Commercial / Basel Capital Standards for Banks and Thrifts

NAR Committee:

Commercial Federal Policy Committee

What is the fundamental issue?

International, voluntary regulatory capital standards for banks are developed by the Basel Committee on Banking Supervision. The most recent round of updates, referred to as Basel III, has been in an implementation cycle since 2013.

In 2015 a new risk-based capital category was created – High Volatility Commercial Real Estate Exposures (HVCRE) for commercial acquisition, development, and construction (ADC) loans, raising their risk-rate from 100% to 150%.  These changes made commercial loans less attractive to lenders, and the lack of clarity around the new standard created confusion, resulting in different applications of the requirements by different lenders.  In 2018 Congress passed S.2155, a regulatory relief package which clarified the definitions and exemptions in the HVCRE rule.  Taken as a whole, it clarified and modified the HVCRE rule to ensure it is properly tailored while still promoting economically responsible commercial lending.  

The Basel Committee published a final set of rules, known as "Basel III Endgame," and in 2023 the U.S. Federal Reserve, the Office of the Comptroller of the Currency, and the Federal Deposit Insurance Corporation released proposed changes to bank capital rules in the U.S. to bring them into accordance with Basel III.  Some of the proposed changes include increasing the banks held to the highest capital standard (those with $100B or more in assets; currently they are applied only to banks with $700B or more in assets) and reducing the ability of banks to use their own models for calculating capital requirements for loans by requiring a standardized calculation. These proposed rules have been critiqued by many as being too harsh and having the potential to discourage lending, with banking industry groups, Members of Congress, and even members of the agencies (the FED, OCC, and FDIC) voicing concerns.  An updated proposal is expected in 2024.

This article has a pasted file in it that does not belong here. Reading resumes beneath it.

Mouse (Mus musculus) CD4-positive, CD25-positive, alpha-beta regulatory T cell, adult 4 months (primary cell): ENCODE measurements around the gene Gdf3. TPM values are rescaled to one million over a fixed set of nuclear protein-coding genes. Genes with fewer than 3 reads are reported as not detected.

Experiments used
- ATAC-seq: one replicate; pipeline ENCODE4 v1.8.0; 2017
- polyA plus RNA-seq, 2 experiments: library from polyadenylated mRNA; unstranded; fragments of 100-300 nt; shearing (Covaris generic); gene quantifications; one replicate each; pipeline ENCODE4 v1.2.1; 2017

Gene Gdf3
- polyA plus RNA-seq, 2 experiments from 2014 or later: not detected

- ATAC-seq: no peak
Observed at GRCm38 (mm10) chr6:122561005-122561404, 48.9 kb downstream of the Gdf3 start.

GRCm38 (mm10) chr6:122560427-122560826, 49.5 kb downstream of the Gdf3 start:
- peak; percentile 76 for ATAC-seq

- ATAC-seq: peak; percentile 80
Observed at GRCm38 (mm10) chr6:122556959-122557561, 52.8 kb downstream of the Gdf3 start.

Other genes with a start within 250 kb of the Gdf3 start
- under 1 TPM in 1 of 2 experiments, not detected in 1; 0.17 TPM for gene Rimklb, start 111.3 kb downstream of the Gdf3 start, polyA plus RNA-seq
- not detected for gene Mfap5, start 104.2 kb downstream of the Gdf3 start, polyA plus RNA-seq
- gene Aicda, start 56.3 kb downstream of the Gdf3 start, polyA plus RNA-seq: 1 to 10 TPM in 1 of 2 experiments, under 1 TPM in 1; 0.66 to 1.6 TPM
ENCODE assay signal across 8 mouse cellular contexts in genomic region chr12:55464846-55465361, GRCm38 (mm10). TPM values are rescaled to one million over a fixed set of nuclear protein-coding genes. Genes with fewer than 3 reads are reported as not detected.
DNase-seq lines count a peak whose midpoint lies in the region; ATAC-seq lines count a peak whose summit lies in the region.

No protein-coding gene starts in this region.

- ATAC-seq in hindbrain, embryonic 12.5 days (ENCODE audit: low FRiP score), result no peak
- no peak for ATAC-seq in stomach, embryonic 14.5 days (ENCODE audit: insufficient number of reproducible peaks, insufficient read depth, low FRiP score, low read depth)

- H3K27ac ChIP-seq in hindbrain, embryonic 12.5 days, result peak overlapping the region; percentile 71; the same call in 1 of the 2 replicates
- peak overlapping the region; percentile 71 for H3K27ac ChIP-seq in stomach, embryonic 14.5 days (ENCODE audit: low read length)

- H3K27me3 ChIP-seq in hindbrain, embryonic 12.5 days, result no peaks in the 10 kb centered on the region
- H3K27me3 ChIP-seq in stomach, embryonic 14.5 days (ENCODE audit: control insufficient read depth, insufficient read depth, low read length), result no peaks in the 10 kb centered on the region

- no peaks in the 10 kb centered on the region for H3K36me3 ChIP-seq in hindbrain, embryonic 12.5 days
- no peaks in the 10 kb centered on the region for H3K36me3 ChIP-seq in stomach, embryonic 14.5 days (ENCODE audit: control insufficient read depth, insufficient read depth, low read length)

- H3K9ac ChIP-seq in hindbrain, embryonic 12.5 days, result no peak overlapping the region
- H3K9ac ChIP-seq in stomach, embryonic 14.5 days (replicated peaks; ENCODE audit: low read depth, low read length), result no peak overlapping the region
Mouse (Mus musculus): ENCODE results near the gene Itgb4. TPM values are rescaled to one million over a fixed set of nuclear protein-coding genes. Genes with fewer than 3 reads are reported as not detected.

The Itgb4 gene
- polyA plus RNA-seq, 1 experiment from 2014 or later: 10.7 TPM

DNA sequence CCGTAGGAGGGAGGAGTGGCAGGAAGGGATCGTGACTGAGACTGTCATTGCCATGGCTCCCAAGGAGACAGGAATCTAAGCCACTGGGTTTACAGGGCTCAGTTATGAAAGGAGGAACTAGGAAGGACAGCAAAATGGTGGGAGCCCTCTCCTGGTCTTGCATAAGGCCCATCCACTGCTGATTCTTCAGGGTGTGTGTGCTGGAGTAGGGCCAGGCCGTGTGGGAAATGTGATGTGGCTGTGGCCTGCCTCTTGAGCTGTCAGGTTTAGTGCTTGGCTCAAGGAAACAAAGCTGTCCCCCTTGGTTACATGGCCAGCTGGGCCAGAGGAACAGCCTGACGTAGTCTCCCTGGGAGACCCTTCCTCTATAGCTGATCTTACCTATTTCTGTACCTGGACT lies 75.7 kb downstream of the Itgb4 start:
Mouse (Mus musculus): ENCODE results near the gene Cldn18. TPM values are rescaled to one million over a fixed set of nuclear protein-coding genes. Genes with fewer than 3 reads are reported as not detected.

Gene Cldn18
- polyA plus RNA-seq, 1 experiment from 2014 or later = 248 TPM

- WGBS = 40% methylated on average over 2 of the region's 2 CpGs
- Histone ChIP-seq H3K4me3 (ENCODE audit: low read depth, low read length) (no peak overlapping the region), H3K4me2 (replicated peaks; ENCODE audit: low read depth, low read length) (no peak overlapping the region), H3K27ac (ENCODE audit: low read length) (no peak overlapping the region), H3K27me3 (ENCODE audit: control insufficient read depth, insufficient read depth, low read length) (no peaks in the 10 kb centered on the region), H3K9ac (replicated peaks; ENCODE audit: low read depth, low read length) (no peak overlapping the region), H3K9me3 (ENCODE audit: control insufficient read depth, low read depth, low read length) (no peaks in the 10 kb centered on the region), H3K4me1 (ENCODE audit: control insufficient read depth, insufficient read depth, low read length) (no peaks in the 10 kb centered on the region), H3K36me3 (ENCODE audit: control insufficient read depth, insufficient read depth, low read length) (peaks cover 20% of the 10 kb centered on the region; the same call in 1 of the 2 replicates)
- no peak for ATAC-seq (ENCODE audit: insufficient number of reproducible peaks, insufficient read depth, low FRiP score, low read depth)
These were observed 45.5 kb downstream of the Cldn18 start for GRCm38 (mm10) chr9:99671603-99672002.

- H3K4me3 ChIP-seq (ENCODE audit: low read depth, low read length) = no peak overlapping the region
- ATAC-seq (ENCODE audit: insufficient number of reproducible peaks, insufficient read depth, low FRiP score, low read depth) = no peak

I am a real estate professional. What does this mean for my business?

The Basel III capital standards and the proposed rules to align with the "Endgame" rules will require banks to hold more capital. The changes could significantly reduce lending, push borrowers outside of the traditional banking system, curtail the flow of capital to real estate and harm the commercial and residential property market and property values.  Policymakers and trade groups alike have criticized the U.S. proposed rule, and a new proposal is expected in 2024.  Even if the final rule is an improvement, borrowers and banks alike should ultimately prepare for higher capital standard requirements.

NAR Policy:

While NAR supports the Basel Committee's objective to prevent another financial crisis, NAR is concerned that requiring banks to hold far more capital could further exacerbate credit challenges for real estate and broader credit capacity. Furthermore, NAR seeks to protect and enhance the flow of capital to commercial and residential real estate by making sure that the capital rules do not require excessive capital to be held by banks.

Opposition Arguments:

Proponents of Basel III argue that by requiring banks to hold more capital, they improve their ability to absorb shocks arising from financial and economic stress, and improve their risk managment. These proponents also believe that the heightened capital requirements strenghten banks' transparency and their disclosures.  

Legislative/Regulatory Status/Outlook

The Federal Reserve, Office of the Comptroller of the Currency, and the Federal Deposit Insurance Corporation issued proposed rules to align with Basel III Endgame in July 2023, and has been taking comments since.  A new proposal is expected by the end of 2024.  

Current Legislation/Regulation (bill number or regulation)

Legislative Contact(s):

Ken Fears,, 202-383-1066
Erin Stackley,, 202-383-1150

Regulatory Contact(s):

Ken Fears,, 202-383-1066
Erin Stackley,, 202-383-1150